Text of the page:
According to information from WELT AM SONNTAG, the EU is planning a civilian mission for the Republic of Moldova. The country feels increasingly threatened after Russia's attack on Ukraine and wrote to Brussels on January 28 asking for support.
The European External Action Service (EEAS) is currently working on a so-called crisis management concept, which should be completed this month. In the concept, EAD experts develop proposals for the size, profile and mandate of the planned mission, which then have to be unanimously approved by the governments.
"The will to send a civilian mission to Moldova is clear," said an EU diplomat familiar with the talks. Along with Poland, the Baltic States, Sweden, the Czech Republic, Portugal, Romania and Denmark, Germany is one of the project's most important supporters. Diplomats expect the new mission to start "in early summer".
As part of the mission, administrative staff from the member countries, primarily from the areas of justice, police and customs, are to advise the ex-Soviet country of Moldova, also known as Moldova, on how to set up an efficient security sector. In addition, the EU wants to send experts to advise the country in the fight against cyber attacks and disinformation.
In addition to a civilian advisory mission, Moldova is also demanding rapid sanctions from the EU against oligarchs loyal to Russia, more air surveillance (jets, radar) and the provision of air defense systems. Moldova's Deputy Prime Minister and Foreign Minister Nicu Popescu made this clear as a guest at the last meeting of EU foreign ministers on February 20.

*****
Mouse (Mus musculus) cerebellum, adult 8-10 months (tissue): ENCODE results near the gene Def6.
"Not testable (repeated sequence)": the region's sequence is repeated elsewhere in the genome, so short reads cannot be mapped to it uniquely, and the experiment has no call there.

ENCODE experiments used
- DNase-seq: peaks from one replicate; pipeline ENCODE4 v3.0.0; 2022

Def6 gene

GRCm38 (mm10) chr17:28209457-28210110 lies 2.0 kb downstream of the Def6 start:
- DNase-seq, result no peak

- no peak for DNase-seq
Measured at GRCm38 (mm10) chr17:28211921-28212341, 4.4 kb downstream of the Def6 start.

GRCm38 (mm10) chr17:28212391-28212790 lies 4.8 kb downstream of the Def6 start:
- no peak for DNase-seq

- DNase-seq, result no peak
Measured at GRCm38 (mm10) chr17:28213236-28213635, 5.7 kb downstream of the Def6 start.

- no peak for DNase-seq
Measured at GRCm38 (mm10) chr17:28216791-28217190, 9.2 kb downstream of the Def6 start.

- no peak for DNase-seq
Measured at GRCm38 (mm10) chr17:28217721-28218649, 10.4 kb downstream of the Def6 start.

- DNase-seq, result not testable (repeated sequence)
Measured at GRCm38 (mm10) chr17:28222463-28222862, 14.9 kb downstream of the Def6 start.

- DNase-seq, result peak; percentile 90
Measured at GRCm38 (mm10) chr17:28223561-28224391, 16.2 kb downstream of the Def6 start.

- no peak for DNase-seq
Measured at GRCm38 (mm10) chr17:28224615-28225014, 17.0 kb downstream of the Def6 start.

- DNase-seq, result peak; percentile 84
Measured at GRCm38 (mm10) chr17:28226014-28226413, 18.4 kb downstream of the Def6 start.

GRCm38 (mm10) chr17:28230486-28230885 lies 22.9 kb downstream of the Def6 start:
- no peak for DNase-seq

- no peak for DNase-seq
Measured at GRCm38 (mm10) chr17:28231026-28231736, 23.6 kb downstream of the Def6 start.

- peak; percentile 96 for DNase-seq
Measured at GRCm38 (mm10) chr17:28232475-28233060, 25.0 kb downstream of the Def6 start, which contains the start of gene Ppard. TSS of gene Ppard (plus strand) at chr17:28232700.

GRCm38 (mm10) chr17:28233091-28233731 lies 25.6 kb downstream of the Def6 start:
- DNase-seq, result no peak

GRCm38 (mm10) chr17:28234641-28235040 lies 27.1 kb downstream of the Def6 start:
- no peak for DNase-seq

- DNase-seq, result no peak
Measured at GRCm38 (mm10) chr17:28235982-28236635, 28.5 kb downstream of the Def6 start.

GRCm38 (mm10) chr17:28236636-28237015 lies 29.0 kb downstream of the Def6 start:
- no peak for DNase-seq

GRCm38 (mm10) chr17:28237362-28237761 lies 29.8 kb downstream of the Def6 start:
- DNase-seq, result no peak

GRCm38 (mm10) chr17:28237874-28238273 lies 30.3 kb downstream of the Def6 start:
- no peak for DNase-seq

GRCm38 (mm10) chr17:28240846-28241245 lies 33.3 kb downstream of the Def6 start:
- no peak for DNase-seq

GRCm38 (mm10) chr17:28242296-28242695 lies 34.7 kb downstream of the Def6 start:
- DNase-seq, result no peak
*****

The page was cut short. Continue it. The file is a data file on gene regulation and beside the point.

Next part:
He urged EU countries to "quickly help to update Moldova's outdated systems". The money for this is said to come from the European Peace Facility (EPF), a financial pot that has been used to finance conflict prevention and international security measures under the Common Foreign and Security Policy (CFSP) since March 2021.
In Moldova, which has a population of 2.6 million and borders directly on Ukraine, the mood has heated up more and more over the past few weeks. Part of the population is oriented towards the west, another, roughly the same proportion, towards the east. Both sides face each other irreconcilably. Moscow tries to ignite pro-Russian demonstrations.
Moldova is the poorest country in Europe and suffers from continued migration of Ukrainians from the war zone and intermittent power cuts resulting from the destruction of Ukraine's energy infrastructure by Russian attacks. Both power systems are partly connected to each other.
The government of the Republic of Moldova considers a Russian attack on the country to be realistic. Intelligence chief Alexandru Musteata said as early as late 2022 that it was entirely possible that Russian troops could try to "create a corridor to Transnistria". Transnistria is part of Moldova.
About 500,000 people live there. However, the province has arbitrarily split off from Moldova, it even has its own pro-Russian government, but is not recognized internationally. Around 1,500 Russian soldiers are stationed there.
But what is even more important is that up to 20,000 tons of ammunition belonging to Russia are said to be stored in Transnistria. This would make the breakaway province home to the largest ammunition depot in Europe.
Kremlin spokesman Dmitry Peskov brought Transnistria back into focus last week. "Of course, the situation in Transnistria is the subject of our greatest attention and a cause for our concern." Peskov accused Ukraine of planning “false flag” operations to attack Russian soldiers in Transnistria. Moldova's government has denied the allegations.